Supply chain attacks are on the rise: Check your software build pipeline security

Defending against supply chain attacks is more than trying to stop the theft of encryption keys to access protected cloud resources.

Addressing large enterprise and government agencies, the UK's National Cyber Security Center (NCSC) has issued a warning that attacks on a software build pipeline "can have wide-reaching impact".  

The compromise of SolarWinds's updates, which the US says was "likely" carried out by Russian hackers as part of a broader campaign, has put the software supply chain and software development processes in the spotlight. It wasn't the first software supply chain attack, but Microsoft has called it the "largest and most sophisticated attack the world has ever seen". 

NCSC doesn't mention SolarWinds, but notes that the software build process is often "overlooked" despite broad awareness of security for software developers. 

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It says that the automation of software development through continuous integration and continuous delivery (CI/CD), a popular development approach with regular updates that has built-in security checks, can be a good way of securing the software pipeline.

"It's crucial that the pipeline is well-defended, and that it protects each build from other builds in the pipeline," says NCSC

The key message here is to ensure that different builds are sufficiently isolated from one another to ensure that if other systems are compromised, at least each build is shielded from the other. 

Organizations taking advantage of software development automation also need to ensure the processes can demonstrably enforce the security checks have taken place – or those checks won't be worth much, it says. 

Attackers that compromise the software development pipeline can: add malicious code to the software that was built and deployed by that pipeline; access any secrets used by the pipeline; and potentially gain access to other source code repositories and environments.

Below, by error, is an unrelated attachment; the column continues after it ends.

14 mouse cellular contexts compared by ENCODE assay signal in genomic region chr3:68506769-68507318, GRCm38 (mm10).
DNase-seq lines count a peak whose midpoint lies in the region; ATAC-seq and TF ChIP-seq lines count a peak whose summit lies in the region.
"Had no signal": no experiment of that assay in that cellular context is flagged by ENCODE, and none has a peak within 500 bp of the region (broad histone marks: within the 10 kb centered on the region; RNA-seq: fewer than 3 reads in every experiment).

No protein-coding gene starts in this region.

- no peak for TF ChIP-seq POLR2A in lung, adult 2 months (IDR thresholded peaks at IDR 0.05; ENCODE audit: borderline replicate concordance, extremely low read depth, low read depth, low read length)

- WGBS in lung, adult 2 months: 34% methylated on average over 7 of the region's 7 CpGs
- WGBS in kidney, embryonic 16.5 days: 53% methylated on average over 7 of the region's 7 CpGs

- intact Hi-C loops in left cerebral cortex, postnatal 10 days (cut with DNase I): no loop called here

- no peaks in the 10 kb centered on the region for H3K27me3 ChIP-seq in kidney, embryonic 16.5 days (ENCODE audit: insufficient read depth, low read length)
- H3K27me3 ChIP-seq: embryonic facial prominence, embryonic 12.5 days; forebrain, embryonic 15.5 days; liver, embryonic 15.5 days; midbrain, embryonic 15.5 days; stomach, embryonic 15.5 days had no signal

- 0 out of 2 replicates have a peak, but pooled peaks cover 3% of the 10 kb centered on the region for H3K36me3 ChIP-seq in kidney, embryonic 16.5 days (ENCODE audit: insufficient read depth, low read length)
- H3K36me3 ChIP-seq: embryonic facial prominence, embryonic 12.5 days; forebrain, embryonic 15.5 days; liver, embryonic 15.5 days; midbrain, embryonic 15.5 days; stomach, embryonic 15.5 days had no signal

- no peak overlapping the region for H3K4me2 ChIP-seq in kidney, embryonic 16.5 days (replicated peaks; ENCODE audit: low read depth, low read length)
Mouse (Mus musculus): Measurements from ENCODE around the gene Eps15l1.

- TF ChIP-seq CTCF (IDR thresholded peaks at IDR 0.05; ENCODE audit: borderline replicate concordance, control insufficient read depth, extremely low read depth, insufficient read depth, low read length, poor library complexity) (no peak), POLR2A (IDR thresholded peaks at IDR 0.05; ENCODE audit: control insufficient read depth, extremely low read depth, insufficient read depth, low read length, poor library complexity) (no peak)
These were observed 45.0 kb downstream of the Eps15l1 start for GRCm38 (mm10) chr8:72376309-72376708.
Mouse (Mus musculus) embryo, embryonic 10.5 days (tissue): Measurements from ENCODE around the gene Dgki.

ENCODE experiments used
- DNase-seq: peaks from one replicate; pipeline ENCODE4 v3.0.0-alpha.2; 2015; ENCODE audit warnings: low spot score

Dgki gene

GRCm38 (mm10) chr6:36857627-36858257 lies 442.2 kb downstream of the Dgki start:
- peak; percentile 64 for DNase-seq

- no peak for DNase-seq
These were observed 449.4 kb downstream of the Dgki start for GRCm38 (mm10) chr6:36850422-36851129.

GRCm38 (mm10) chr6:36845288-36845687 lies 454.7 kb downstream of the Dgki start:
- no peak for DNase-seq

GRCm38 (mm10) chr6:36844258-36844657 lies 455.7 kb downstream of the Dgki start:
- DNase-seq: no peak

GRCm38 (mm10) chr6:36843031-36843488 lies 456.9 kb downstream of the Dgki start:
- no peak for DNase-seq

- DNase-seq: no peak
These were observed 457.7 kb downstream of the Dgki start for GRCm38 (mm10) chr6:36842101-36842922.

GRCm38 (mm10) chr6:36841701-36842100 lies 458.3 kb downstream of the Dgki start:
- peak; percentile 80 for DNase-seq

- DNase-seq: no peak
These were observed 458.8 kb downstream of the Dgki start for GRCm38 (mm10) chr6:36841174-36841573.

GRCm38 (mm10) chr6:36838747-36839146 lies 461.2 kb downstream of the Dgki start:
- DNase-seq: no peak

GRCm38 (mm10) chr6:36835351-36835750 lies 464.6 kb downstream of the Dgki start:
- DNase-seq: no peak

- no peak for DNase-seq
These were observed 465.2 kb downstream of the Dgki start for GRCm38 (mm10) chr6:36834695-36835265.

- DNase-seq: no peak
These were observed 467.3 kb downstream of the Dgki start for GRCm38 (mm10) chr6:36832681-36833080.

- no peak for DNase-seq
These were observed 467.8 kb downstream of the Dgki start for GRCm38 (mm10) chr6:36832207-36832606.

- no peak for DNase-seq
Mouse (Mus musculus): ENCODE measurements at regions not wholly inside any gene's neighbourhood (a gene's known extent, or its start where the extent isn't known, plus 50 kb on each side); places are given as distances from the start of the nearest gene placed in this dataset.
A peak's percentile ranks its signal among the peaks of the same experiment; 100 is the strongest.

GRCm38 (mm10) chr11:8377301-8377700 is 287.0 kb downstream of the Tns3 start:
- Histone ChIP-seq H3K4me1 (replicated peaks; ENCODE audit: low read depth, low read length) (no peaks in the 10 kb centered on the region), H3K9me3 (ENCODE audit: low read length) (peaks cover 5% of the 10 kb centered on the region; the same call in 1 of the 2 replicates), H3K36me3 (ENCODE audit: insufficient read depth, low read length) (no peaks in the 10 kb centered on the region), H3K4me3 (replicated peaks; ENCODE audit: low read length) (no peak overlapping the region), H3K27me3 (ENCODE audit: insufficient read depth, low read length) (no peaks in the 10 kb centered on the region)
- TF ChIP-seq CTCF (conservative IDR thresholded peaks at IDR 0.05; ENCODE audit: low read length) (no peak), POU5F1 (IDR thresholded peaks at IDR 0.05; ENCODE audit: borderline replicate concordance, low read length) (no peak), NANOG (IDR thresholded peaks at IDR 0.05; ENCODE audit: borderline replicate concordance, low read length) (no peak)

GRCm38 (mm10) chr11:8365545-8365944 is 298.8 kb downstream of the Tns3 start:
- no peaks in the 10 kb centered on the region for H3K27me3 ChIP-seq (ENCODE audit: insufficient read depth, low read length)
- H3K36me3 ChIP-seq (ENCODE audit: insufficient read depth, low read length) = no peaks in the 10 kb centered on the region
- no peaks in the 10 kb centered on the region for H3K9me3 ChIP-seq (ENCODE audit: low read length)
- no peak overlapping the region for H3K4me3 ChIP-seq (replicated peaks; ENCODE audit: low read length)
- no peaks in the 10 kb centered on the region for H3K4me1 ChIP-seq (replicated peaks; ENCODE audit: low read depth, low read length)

"The pipeline needs to be defended against attack at least as effectively as the environments it deploys to," NCSC notes. 

Its recommendations are broadly in line with Microsoft, Google, and the NSA. These include using multi-factor authentication, designing system access with the principle of least privilege, and using network security and monitoring for attacks. 

But NCSC also has advice on how organizations should select virtual machines for development work. 

"Performing each build in a single-use virtual machine will make it very hard for one build to attack another using shared hardware (like the CPU), whereas two builds sharing an OS kernel will have many more ways to interfere with each other," NCSC notes. 

"If a build can access stored information on other builds (such as their source code or build artefacts), then it may be able to steal secrets or modify those builds."

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As far as being able to prove the integrity of a software build, NCSC warns companies to ensure the use of in-transit encryption for code fetched from a code repository and when build artifacts are sent to the artifact repository, as well as when being deployed to the final environment. 

Finally, organizations should use cryptographic checksums to record the data processed by the pipeline.